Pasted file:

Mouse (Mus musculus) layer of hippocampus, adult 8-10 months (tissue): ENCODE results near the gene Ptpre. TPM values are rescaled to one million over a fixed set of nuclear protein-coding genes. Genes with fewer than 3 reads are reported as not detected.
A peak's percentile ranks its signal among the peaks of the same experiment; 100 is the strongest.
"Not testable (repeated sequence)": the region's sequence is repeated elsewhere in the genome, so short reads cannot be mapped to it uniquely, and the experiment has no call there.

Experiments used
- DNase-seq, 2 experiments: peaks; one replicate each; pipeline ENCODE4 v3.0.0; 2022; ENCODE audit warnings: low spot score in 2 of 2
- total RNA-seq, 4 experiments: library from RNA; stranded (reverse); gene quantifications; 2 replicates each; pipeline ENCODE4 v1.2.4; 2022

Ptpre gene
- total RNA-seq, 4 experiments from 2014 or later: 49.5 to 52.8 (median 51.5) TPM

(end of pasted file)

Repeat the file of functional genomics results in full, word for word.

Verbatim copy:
Mouse (Mus musculus) layer of hippocampus, adult 8-10 months (tissue): ENCODE results near the gene Ptpre. TPM values are rescaled to one million over a fixed set of nuclear protein-coding genes. Genes with fewer than 3 reads are reported as not detected.
A peak's percentile ranks its signal among the peaks of the same experiment; 100 is the strongest.
"Not testable (repeated sequence)": the region's sequence is repeated elsewhere in the genome, so short reads cannot be mapped to it uniquely, and the experiment has no call there.

Experiments used
- DNase-seq, 2 experiments: peaks; one replicate each; pipeline ENCODE4 v3.0.0; 2022; ENCODE audit warnings: low spot score in 2 of 2
- total RNA-seq, 4 experiments: library from RNA; stranded (reverse); gene quantifications; 2 replicates each; pipeline ENCODE4 v1.2.4; 2022

Ptpre gene
- total RNA-seq, 4 experiments from 2014 or later: 49.5 to 52.8 (median 51.5) TPM